NFTs that are not curated may be produced with or without a high level of professionalism, leading to the possibility of varying levels of quality in the final product.
- Value Proposition
The third major difference between curated and non-curated NFTs is marketability. Curated NFTs usually have an extra utility such as access to exclusive events and merch, voting rights in an organization, etc.
Non-curated NFTs are often created without added utility and thus are only valued for their aesthetic features.
The fourth major difference between curated and non-curated NFTs is marketability. Due to their uniqueness, curated NFTs have a high market value and attract lots of potential buyers, making them easier to sell.
Non-curated NFTs are usually not valued greatly by the general market as their price can be determined by the artist’s audience or community. This often makes them more difficult to sell.
Pros and Cons of Curated NFTs
The Advantages of Curated NFTs
The main advantage of curated NFTs is the assurance of quality. When you buy a curated NFT, you know that it was created or collected by experts. This is especially useful in the world of digital art as it gives you peace of mind that you’re buying authentic work.
Curated NFTs also tend to increase in value over time, which makes them a great option for investment purposes.
The Disadvantages of Curated NFTs
The biggest downside of curated NFTs is the cost. They are often more expensive than other types of NFTs because of the curation process.
Curated NFTs can also be hard to find because they are limited edition releases. Finally, they can be difficult to resell, as the market for curated NFTs is still relatively small.
Pros and Cons of Non-curated NFTs
The Advantages of Non-curated NFTs
One of the major advantages of non-curated NFTs is that they can be used to create digital art, collectibles, and gaming items without the need for an external party to review or approve the content. This allows greater freedom of expression and creativity to the creators of the NFTs.
Non-curated NFTs are also cheaper to create than curated ones. They are easy to transfer or trade which makes them attractive to average investors and collectors.
Finally, non-curated NFTs are more accessible than curated ones, as they can be created and sold by anyone.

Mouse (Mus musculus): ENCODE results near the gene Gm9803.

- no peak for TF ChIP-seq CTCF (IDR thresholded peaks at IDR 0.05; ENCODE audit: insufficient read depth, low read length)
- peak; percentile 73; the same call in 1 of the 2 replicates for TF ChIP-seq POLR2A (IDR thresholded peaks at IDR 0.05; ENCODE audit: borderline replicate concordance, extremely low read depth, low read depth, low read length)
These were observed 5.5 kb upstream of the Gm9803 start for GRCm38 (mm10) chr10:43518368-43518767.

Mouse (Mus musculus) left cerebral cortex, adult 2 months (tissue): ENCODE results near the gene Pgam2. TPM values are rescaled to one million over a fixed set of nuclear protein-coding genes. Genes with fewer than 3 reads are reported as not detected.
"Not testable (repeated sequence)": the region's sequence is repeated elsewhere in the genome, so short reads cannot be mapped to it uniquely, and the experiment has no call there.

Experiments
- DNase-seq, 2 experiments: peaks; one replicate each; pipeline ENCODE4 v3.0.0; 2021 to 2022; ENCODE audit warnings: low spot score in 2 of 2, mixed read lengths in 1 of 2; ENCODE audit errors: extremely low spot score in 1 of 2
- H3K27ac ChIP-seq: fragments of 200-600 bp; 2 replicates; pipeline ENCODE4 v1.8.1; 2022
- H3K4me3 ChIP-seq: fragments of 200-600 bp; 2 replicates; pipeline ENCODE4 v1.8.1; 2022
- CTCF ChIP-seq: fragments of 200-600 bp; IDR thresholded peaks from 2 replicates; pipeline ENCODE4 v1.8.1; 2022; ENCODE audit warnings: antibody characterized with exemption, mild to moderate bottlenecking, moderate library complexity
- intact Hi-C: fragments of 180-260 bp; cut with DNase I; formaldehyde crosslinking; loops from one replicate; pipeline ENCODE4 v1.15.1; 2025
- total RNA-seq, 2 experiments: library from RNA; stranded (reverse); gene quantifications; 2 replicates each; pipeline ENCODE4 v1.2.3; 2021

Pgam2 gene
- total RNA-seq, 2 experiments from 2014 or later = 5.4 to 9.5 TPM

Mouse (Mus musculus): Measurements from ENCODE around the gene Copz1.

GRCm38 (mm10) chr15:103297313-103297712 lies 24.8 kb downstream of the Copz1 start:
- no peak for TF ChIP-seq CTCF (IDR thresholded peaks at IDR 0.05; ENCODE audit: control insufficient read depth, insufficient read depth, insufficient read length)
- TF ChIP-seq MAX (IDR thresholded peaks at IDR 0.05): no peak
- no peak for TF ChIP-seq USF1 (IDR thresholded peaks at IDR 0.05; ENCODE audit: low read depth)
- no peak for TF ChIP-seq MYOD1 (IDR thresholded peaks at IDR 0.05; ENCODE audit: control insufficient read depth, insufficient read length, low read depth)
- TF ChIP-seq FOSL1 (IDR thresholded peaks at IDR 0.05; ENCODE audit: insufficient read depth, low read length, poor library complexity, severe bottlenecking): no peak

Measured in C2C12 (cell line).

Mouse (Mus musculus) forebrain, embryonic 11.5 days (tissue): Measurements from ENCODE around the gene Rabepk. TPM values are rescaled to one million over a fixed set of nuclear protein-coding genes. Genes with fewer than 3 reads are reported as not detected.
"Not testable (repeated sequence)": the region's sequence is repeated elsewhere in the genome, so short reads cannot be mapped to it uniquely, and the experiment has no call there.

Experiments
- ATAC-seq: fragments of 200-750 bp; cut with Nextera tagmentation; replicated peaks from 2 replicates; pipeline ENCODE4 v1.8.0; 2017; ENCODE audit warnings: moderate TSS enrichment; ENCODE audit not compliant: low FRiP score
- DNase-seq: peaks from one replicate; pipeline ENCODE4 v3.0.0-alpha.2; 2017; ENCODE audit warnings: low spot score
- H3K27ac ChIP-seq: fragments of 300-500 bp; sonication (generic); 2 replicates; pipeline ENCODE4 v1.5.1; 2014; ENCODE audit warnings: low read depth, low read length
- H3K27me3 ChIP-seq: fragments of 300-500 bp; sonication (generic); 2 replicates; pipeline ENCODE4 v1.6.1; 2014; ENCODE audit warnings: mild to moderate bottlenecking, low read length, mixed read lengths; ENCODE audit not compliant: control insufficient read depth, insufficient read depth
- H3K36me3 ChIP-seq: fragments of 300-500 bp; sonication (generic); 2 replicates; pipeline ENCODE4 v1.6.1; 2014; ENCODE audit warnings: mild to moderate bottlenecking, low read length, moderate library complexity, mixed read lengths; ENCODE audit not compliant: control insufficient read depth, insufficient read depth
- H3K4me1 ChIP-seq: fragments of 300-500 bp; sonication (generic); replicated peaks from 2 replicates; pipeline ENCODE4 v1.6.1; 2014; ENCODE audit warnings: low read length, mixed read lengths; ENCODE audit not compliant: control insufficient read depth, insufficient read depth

The Disadvantages of Non-Curated NFTs
One of the primary drawbacks of non-curated NFTs is the absence of quality control that is available in curated NFTs. Due to the lack of an external entity to evaluate the content of the NFTs, some artists may fail to refine their work before putting them up for sale. Additionally, there is a risk of fraudulent collections being created due to the absence of oversight and regulation.
Curated and non-curated NFTs both have vast characteristics, advantages, and disadvantages.
Curated NFTs offer the assurance of top-tier works and are great for investment purposes, but can be expensive and hard to find. Non-curated NFTs offer greater freedom and creativity but lack the quality control that curated NFTs offer.
Although both types of NFTs have their unique benefits, it is important to consider the quality, cost, and marketability of an asset before buying or keeping it as part of your NFT portfolio.
NFTs are disrupting the art, gaming, and digital collectible industry and both curated and non-curated NFTs will continue to play an important role in this space. As the NFT market continues to grow, we can expect to see more innovative uses for these digital assets, as well as an increasing number of platforms and marketplaces offering curated and non-curated NFTs.
The DIBA marketplace is an open marketplace for curated and non-curated NFTs. It is powered by the Bitcoin blockchain and uses the RGB Smart Contract protocol to give users more control in buying, selling, and collecting Bitcoin NFTs also known as UDAs (Unique Digital Assets).
On DIBA, there is no need to hold any additional token as you can trade UDAs in BTC or Sats (fractions of BTC) and keep your funds in the BitMask wallet that uses Bitcoin taproot technology to secure your assets.